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MINING SOCIAL NETWORKS AND THEIR VISUAL SEMANTICS ...

MINING SOCIAL NETWORKS AND THEIR VISUAL SEMANTICS ...

12 Michel Plantié,

12 Michel Plantié, Michel Crampesthe most general case (although trivial sets such as singletons and the empty set arediscarded). For our experimentation we tried a second reduction with only 13 connectedpeople in the reduced graph on the basis of the following consideration: all the peoplewho will be disconnected in the final graph (i.e. all final singletons) will be sent thephotos on which they are visible according to the diffusion strategy 1. Consequently ifthey are loosely linked with other people they will not be part of a tribe but they are stillbound to appear on the photos they will receive with the persons they are linked to. The13 individuals who are selected for extracting tribes are the remaining connected nodeswhen decreasing the weights on the graphs. From these 13 people we identified theremaining sub graphs and computed their weighted density. To select the tribes weconsider those sub graphs that have a weighted density above a particular threshold. Thisparameter is defined as follows. For each force we take tribes up to the point where allnodes are at least in one tribe: the threshold is consequently different for each force.Table 1. Tribe densities from social simple forcehal-00659783, version 1 - 13 Jan 2012N° tribe density weighted description N° tribe density weighted descriptiondensitydensity1 15-16-11-8 1 0,16 newlyweds, 2 15-16-22-23 1 0,14 newlyweds,bride's parentsbride’s witnesses3 15-16-11-8-18 0,9 0,135 newlyweds, 4 15-16-11-8-17 0,9 0,132 newlyweds,8-18 bride-parents, bride's parents,groom’s fathergroom’s mother5 15-16-11- 0,93 0,095 newlyweds, 6 15-16-11-8- 0,714 0,094 newlyweds,8-18-17 bride's parents 18-17-13 bride's parents,bridesmaid7 2-8-15-16- 0,423 0,01 connected11-13-18-17 component21-22-23-24Table 1 shows the generated tribes and their weighed densities for the simple force socialnetwork. The semantics of each tribe is given on the right. There are many more tribesthan those presented in this table, but for illustration we have chosen to show in the tableonly sub graphs that have a high density. We also do not show the sub graphs of 2 and 3persons.Table 2. Tribe densities from cohesion social forceN° tribe density weighted descriptiondensity1 23-24 1 0,444 bride's witness,groom's father's girlfriend2 9-7-2-12 1 0,154 cousin, bride's cousin,groom's sister,bride's sister3 15-16-11-8 0,9 0,139 newlyweds, bride's parents,13-17-18 newlyweds' parents,bridesmaidThe last sub graph contains the whole connected component which means that we had togo to the whole reduced graph to find all people in a tribe. We may notice that theweighted density value is less and less important as the number of persons gets higher.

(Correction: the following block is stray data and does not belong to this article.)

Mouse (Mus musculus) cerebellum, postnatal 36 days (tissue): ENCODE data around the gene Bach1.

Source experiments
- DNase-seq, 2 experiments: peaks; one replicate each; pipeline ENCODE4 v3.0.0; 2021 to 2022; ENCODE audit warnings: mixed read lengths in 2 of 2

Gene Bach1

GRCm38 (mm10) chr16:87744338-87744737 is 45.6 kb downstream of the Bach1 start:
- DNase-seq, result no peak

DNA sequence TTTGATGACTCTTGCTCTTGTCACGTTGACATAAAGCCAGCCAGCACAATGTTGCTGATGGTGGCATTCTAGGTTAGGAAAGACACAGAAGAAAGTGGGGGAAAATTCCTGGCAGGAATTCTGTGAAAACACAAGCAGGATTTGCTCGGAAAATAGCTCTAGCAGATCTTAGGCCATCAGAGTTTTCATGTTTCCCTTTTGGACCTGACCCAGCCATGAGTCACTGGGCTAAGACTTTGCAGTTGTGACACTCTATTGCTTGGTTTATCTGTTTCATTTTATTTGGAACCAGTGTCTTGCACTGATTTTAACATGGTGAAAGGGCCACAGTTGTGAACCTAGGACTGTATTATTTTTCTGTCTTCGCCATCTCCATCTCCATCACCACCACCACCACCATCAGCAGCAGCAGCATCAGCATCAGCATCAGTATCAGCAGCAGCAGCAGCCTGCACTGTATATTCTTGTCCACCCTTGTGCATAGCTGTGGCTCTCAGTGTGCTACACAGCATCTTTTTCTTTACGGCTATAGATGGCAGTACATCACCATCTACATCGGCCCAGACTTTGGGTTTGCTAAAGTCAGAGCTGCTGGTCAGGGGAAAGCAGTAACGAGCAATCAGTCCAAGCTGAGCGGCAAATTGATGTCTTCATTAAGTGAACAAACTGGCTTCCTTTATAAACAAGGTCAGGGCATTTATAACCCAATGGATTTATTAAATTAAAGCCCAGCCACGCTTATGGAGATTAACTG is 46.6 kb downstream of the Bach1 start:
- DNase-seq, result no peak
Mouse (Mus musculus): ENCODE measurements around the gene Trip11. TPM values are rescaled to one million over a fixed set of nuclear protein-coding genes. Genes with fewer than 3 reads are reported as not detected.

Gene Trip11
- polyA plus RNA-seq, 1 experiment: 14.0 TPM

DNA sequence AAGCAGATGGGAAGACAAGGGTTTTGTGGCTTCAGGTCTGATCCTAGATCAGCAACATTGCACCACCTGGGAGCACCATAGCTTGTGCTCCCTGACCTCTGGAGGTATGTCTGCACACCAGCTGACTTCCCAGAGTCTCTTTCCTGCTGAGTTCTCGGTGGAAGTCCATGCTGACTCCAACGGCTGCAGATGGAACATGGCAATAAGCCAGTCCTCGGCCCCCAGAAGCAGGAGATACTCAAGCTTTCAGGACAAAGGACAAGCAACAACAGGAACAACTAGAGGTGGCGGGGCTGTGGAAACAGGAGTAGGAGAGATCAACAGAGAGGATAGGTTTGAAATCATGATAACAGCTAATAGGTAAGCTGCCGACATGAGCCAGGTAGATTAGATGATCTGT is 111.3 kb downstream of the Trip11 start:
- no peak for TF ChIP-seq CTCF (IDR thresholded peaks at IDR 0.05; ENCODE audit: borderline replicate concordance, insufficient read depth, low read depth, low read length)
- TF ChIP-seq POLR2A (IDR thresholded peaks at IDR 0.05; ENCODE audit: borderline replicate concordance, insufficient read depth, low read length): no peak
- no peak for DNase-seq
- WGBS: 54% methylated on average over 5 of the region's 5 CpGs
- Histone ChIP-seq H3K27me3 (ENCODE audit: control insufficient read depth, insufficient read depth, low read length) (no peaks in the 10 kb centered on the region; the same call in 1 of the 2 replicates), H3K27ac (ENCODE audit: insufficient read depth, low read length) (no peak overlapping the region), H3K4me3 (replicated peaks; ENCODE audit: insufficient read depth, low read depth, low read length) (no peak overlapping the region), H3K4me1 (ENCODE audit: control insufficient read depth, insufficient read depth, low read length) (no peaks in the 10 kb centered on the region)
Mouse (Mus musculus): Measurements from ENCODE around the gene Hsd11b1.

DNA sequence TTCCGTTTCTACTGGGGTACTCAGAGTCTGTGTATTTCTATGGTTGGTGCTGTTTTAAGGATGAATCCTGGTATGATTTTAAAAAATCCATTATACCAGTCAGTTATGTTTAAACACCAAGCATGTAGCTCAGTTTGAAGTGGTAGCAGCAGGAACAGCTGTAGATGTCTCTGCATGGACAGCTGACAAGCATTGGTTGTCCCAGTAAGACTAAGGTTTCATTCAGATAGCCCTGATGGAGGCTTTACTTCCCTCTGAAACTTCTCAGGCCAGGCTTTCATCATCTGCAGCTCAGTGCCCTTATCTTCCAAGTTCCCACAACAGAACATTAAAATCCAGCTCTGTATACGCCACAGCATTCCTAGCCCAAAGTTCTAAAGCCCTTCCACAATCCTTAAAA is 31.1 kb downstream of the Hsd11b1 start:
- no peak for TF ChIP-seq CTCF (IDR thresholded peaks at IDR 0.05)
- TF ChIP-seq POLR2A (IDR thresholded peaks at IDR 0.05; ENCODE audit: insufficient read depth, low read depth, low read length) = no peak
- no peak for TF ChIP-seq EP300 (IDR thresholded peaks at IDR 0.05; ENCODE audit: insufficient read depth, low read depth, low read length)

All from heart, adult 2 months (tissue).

Mining social networks and their visual semantics From social photos 13Table 2 shows the tribes for the cohesion force. It is interesting to observe that the twopresented sub graphs are not connected. The tribe organization witnesses the fact that thecohesion graph is flat.Table 3 shows some of the tribes extracted from the proximity force. The tribe with thecouple 9-7 is an isolated sub graph. One can see that although the simple force graphlooks very much like the proximity graph, these two forces give different tribes.Table 3. Tribe densities from proximity social forcehal-00659783, version 1 - 13 Jan 2012tribe density weighted description N° tribe density weighted descriptiondensitydensity15-16-22-23 0,66 0,0473 newlyweds, 2 15-16-11- 0,6 0,0368 newlyweds,bride’s witnesses 8-18-17 newlyweds' parents,15-16-11-8- 0,571 0,0346 newlyweds, 4 09-07 1 0,03 cousin,18-17-13 newlyweds'parents, bride's cousinbridesmaid8-11-15-16 0,381 0,0176 newlyweds,13-18-17 newlyweds' parents,2-5-23-22 clergyman, bridesmaidbride's witnesses5.1.2. Tribe mining – second method: the disc strategyIn this method we use the three reduced graphs with 33 edges. The tribes will becomputed by using the disc strategy.As was presented in 3.3.3 we define a personal disc for each person. For each individualwe consider the subset of nodes of each graph such as the weight of edges that connectnodes to each person node is below a threshold. As we already used a threshold to reduceinitial graphs we will consider this threshold to set personal disc. The personal disc tribeswill be considered as follows: for each reduced graph for each force, for a person (anode) the personal disc is the sub graph with all edges directly connected to this person.For example for the cohesion sub graph of figure 5 the sub graph for node P15 (thegroom) is: P8-P11-P13-P15-P16-P17-P18.For each force, this gives rise to 27 tribes, one for each person.5.1.3. Tribe mining – methods comparisonThe first method may give rise to long computations as the underlying algorithm is NPcomplete,and the number of generated tribes is quite big. But the selected tribes are thedensest ones which reflect close relations.The second method has a linear time computation and is more fitted to bigger graphs.However, the extracted tribes are person centered but may not be the densest ones.In the next section, we will compare the two methods regarding personalized photosdiffusion.5.2. Photo diffusion policy and constitution of personalized photo albumsThree strategies of photo diffusion have been introduced in section 3. Strategy 1 consistsof sending photos only to the people who are present on the photos. In the case of thewedding, a total number of 415 copies would be sent. Strategy 3 consists of sending allphotos to everybody. 3429 copies would be sent, i.e. nearly 9 times more than strategy 1.In between we are looking for strategy 2 who takes into account some personalization

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